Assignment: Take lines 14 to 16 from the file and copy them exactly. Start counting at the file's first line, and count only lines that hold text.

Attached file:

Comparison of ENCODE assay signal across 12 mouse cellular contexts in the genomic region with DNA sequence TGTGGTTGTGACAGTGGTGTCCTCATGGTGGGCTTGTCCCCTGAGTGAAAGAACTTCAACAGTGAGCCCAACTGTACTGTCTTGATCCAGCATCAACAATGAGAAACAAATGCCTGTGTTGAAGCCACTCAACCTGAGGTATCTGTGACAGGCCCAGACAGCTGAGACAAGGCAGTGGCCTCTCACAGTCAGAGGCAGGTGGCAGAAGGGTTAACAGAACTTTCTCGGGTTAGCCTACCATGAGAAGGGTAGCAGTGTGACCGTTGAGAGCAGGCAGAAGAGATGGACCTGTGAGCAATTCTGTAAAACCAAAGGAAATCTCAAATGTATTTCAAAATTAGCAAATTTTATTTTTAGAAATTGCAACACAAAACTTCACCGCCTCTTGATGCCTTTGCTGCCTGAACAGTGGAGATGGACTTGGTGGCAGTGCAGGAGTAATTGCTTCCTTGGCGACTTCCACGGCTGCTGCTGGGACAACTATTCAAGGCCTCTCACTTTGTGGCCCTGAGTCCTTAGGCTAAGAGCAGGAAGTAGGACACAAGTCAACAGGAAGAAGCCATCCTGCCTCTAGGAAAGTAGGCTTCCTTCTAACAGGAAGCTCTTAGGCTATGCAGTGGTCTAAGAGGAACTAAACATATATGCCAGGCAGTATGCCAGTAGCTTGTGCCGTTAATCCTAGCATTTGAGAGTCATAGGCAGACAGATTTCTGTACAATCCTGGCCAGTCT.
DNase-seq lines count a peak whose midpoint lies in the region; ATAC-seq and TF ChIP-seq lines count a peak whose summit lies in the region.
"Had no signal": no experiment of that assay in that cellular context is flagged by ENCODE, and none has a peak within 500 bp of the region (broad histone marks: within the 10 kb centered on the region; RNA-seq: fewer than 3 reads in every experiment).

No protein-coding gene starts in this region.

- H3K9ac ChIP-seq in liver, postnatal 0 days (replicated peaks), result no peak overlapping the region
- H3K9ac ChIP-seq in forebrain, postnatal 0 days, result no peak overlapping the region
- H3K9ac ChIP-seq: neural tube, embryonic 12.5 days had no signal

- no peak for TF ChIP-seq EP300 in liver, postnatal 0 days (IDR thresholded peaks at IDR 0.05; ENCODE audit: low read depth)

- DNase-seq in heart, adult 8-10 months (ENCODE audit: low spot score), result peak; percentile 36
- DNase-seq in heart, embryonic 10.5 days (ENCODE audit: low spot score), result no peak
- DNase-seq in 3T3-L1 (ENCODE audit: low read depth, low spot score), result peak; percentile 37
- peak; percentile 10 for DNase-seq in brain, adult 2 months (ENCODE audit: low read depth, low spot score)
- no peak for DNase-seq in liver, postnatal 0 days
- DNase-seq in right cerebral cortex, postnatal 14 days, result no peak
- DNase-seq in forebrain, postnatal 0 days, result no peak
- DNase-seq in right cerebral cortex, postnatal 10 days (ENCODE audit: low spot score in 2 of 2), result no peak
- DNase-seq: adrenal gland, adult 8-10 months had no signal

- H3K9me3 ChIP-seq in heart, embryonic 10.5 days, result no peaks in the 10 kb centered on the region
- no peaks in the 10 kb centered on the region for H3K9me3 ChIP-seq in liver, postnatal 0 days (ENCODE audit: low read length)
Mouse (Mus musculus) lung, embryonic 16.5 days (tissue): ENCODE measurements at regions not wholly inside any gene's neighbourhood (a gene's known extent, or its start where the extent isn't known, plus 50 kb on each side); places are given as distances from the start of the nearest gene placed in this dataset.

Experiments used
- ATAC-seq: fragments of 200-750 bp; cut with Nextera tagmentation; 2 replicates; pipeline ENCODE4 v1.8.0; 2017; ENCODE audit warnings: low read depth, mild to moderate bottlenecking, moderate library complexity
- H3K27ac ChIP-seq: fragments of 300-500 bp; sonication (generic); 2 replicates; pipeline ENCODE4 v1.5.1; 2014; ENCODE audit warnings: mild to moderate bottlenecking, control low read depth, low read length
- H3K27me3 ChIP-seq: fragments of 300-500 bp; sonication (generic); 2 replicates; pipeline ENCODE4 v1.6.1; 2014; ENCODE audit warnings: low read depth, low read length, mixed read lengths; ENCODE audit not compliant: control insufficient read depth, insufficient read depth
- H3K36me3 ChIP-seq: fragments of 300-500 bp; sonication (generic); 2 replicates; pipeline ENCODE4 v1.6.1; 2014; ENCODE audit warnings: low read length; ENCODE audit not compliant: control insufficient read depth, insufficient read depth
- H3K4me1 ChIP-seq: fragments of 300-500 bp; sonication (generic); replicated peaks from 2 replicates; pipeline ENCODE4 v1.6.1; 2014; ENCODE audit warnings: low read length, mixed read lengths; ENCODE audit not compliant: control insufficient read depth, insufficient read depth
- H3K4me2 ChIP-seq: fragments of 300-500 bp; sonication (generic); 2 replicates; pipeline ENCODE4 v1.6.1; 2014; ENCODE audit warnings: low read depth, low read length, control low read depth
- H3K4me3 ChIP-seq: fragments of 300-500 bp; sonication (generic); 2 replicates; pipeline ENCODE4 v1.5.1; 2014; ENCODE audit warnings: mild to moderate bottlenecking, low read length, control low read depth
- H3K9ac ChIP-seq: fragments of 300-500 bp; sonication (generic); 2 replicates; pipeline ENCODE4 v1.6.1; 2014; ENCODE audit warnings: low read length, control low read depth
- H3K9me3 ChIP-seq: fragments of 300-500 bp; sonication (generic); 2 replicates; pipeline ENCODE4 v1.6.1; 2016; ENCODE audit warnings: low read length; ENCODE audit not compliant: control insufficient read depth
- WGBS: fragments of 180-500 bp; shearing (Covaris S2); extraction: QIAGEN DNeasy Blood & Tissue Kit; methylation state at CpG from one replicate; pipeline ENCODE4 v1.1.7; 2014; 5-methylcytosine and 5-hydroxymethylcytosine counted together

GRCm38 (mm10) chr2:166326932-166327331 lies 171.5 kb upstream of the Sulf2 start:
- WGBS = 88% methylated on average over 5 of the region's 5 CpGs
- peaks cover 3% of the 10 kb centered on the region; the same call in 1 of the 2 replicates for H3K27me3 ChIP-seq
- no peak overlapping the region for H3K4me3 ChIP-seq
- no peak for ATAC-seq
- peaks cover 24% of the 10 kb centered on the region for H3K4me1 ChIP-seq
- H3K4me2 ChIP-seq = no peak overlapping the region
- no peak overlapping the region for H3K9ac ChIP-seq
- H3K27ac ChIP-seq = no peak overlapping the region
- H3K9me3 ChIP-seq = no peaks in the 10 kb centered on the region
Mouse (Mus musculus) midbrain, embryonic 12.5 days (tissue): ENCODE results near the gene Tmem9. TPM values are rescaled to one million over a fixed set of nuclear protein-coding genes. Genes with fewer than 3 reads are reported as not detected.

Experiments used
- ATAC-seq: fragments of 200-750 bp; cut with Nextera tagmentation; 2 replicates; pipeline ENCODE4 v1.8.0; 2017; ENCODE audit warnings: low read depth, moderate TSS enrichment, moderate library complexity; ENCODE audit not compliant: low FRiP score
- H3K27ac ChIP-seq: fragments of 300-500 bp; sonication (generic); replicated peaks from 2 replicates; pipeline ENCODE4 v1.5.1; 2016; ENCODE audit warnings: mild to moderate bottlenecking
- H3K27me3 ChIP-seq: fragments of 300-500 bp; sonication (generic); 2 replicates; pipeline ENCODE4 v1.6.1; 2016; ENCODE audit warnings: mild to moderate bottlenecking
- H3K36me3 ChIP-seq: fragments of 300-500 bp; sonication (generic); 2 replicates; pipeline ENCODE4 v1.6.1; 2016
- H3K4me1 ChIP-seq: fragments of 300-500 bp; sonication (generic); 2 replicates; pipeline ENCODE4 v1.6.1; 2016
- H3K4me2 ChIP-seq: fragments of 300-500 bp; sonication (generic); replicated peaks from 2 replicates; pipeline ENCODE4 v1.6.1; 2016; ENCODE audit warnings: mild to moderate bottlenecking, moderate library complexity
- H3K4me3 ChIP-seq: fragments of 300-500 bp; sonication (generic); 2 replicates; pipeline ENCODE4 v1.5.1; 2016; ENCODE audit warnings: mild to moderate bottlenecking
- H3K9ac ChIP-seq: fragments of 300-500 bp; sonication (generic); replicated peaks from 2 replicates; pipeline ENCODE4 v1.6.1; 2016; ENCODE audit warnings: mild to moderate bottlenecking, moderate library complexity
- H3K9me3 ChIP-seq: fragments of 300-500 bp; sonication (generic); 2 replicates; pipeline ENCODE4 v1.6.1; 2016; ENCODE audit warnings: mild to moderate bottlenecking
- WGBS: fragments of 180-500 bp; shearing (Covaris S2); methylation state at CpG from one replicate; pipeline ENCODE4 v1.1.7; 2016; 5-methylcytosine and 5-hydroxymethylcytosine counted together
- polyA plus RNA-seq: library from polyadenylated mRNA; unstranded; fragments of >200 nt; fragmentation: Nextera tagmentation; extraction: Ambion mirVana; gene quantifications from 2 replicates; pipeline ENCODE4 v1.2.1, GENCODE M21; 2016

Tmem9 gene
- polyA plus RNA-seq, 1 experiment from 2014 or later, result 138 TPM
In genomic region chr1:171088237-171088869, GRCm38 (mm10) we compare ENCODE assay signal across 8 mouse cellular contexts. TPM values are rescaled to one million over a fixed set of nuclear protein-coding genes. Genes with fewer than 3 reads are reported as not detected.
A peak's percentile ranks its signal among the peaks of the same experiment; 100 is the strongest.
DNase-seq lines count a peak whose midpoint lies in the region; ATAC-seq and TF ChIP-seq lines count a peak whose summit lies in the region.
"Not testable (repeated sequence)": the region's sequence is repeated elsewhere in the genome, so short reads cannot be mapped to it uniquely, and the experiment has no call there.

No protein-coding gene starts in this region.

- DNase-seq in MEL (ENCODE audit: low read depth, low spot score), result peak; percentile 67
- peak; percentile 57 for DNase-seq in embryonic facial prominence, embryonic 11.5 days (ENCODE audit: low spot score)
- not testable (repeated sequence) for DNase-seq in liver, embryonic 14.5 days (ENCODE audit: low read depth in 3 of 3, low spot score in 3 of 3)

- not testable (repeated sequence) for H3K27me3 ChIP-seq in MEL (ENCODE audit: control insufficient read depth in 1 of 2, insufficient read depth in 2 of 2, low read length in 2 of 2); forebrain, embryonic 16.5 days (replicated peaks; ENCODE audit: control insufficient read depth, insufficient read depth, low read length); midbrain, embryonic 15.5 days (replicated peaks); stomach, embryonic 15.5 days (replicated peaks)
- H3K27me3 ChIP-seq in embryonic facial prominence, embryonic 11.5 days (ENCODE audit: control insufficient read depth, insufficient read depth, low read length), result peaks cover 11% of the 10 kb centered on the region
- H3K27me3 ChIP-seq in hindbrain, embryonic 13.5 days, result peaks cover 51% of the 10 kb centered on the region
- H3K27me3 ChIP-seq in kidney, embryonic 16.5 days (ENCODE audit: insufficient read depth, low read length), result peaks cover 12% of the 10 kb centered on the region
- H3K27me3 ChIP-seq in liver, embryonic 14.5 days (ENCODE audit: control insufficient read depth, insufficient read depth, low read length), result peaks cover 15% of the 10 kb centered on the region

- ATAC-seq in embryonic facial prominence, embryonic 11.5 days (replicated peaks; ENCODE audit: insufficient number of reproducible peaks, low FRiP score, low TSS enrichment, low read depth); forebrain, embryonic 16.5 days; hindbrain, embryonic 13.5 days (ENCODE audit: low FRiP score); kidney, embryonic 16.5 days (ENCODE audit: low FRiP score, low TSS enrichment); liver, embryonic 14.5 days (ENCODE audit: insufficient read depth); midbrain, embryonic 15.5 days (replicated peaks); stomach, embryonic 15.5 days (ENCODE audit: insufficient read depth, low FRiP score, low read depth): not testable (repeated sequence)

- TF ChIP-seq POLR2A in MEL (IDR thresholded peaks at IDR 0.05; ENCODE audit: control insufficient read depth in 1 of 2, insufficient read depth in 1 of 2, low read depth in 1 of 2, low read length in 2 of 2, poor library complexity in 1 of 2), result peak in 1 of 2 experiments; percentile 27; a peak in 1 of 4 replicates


- DNase-seq in right cerebral cortex, postnatal 14 days, result no peak
- DNase-seq in forebrain, postnatal 0 days, result no peak
- DNase-seq in right cerebral cortex, postnatal 10 days (ENCODE audit: low spot score in 2 of 2), result no peak